The team has adjusted to our new coach, Libby, extremely well. The transition from a male coach to a female coach was very smooth and it seems to be beneficial for us. We each have an open relationship with our new coach enabling us to remain committed and work hard towards our goals. All of our starters have returned this year and we came so close to winning conference last year, maybe this change will give us the push we need.
What other sports did you play growing up?
When I was younger, I participated in dance and gymnastics. I really loved gymnastics and was sad when I had to stop because it was too expensive to do both gymnastics and tennis. But tennis worked out well for me. In my senior year of high school, I made the varsity volleyball team and I really learned to love and appreciate the sport. I wish I had joined earlier in high school and was able to play more, but I always knew that tennis was my main sport to focus on.
What individuals have helped shape your game over the years?
All of my previous coaches have helped shape my game. My first tennis coach is named Joseph Donnay. He spent hours and hours working with me. I learned a lot over the years with him. He still comes to some of the tournaments and matches that are close to home. My other coach Marvin Dent is really knowledgeable about the sport. He helped me with different strategies while on the court. I also owe many thanks to our former Coach Mike Stevens. I learned so much while he was our coach here at Binghamton. I improved so much getting more consistent in singles and becoming much more confident in doubles. Coach Stevens was very encouraging to me and really took the time to help me harness my game. Other than my coaches, my family and friends have been an incredible support group who has helped shape my game tremendously. Most importantly, my teammates have had a huge role in shaping my game. When I first came to Binghamton, Anna Edelman, Lauren Bates, and Yulia Smirnova were known as a very dominant freshman trio. They all had great records playing at 1, 2, and 3, respectively. My main goal was just to keep up with them and I have really learned so much from them. Anna has taught me about playing smarter using different spins. Lauren taught me about high percentage playing. Yulia taught me a lot about how far hard work and determination will get you. I really learned something new every day since I have been a part of the team. There have been many people who have added to my success and I thank everyone for all of their support.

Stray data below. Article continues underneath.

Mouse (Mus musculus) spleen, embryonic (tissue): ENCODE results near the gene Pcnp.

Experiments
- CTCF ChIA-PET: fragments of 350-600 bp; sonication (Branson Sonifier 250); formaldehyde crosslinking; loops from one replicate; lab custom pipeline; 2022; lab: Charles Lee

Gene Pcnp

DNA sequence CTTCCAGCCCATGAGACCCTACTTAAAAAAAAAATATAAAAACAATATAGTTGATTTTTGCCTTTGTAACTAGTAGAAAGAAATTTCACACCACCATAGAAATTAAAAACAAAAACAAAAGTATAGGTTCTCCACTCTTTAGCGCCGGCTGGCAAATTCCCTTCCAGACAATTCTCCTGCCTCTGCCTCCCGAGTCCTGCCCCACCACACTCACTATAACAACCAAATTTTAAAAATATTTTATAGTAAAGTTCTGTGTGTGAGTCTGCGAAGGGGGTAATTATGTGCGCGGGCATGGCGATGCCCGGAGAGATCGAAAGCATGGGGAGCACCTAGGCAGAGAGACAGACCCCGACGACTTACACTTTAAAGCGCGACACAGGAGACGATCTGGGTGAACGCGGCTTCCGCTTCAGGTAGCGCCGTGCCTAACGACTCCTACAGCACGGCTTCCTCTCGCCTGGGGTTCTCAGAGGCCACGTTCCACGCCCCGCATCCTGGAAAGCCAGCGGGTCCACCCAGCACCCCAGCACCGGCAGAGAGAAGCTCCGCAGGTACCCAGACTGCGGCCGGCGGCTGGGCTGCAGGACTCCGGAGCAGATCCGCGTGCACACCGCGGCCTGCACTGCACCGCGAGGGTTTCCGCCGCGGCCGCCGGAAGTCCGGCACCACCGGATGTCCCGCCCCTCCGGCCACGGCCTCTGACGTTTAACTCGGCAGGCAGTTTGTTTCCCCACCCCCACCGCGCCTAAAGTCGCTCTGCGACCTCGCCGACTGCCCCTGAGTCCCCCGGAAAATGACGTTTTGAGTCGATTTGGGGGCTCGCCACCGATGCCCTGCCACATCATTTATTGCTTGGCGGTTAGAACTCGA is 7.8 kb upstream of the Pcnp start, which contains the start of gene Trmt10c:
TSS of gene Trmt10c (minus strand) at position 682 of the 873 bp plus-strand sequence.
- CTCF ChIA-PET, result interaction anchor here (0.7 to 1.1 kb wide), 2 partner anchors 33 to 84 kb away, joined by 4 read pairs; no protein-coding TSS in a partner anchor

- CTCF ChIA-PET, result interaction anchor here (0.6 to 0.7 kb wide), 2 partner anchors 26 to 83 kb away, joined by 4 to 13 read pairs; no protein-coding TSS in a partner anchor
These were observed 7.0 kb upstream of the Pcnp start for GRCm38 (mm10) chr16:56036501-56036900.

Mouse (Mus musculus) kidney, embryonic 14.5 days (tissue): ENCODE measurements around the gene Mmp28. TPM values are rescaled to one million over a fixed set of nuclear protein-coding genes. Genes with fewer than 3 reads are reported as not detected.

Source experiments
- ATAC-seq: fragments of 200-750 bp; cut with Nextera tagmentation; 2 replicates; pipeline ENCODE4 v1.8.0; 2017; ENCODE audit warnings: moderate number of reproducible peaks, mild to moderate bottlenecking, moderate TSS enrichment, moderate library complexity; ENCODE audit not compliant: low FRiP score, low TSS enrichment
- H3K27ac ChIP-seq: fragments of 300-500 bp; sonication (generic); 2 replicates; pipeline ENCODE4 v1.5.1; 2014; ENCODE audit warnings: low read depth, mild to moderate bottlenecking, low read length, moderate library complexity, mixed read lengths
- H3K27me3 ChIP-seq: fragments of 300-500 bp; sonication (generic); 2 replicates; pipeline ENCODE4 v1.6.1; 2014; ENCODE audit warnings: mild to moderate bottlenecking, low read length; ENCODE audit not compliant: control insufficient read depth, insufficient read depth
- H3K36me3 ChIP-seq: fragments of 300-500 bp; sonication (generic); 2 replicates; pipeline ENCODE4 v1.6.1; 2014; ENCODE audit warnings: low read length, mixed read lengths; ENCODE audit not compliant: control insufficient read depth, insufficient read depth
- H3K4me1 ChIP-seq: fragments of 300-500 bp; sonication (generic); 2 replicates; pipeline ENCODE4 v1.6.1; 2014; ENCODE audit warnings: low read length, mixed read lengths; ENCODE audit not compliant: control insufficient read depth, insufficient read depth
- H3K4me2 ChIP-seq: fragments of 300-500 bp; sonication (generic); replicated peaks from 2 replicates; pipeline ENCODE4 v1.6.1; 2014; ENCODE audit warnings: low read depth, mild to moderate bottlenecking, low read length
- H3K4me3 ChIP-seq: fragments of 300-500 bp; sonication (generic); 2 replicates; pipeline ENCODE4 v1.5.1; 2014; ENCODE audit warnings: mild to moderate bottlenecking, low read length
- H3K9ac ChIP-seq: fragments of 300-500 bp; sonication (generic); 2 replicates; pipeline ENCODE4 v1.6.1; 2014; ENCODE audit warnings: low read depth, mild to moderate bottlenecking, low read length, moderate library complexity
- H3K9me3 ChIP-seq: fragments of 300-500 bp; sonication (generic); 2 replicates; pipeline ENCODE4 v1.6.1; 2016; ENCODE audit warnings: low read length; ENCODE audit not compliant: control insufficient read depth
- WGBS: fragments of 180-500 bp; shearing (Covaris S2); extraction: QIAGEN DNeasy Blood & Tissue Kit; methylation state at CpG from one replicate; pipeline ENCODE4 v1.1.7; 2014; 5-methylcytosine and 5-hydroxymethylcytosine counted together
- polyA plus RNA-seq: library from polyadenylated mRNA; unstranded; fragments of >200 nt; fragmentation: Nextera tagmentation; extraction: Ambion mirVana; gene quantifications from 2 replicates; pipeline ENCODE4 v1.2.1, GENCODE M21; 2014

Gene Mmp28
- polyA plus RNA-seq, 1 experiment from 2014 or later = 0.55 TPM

Who are your role models, both athletically and personally?
My athletic role model is Kim Clijsters. She is a former number 1 player who has won the US Open in 2005, 2009, and 2010. She is my favorite tennis player and there are parts of her game that I try to emulate. She is my favorite tennis player for many reasons other than her athletic talent. She was once known to be the nicest player on the pro-tour. She defies that old saying that nice guys finish last. Her work ethic also proved to me that if you don’t give up and keep working hard at something, you can achieve your goal. She lost in the finals of four majors (all very close) before winning her first major. Many people thought she would never win a major because of her nerves. But she pushed through and was able to win three majors and counting. I hope that our team can take something from her. We have come so close to winning conference. If we keep pushing ourselves and keep working hard, I know our time will come and we will win! Kim Clijsters is also involved in many charities and has a family. She seems to have her priorities straight and is a well-rounded person overall.
My sister is also my role model. She also played on the tennis team here at Binghamton University for a year. She influenced my decision in coming to Binghamton because she loved it so much. She just wanted me to have the same opportunities that she had. She moved to California after she graduated with a major in asian-american studies and is attending graduate school at San Francisco State, while teaching. She is a language arts and religion teacher for grades 6-8. Over the summer, I worked at her school as an assistant teacher and my eyes were really opened to the world of education. I think my sister is one of the bravest and strongest people I know. She is intelligent, independent, and passionate. She is very caring and has a big heart. I love her so much. She is my best friend and I only hope to be able to follow in her footsteps.
What’s the best part about playing tennis at Binghamton University?
There is no best part of playing tennis at Binghamton University. All of it, every single part of it has been an unbelievable experience for me that I would never trade. I feel so privileged to be on the tennis team here. I get to do something I love everyday, while going to school. I am so lucky to be a part of an athletic community that really supports each other. I just love competing. I love representing my school. I love practicing. I love my teammates. I love meeting new people. I love getting involved and making a difference. I love being a Bearcat.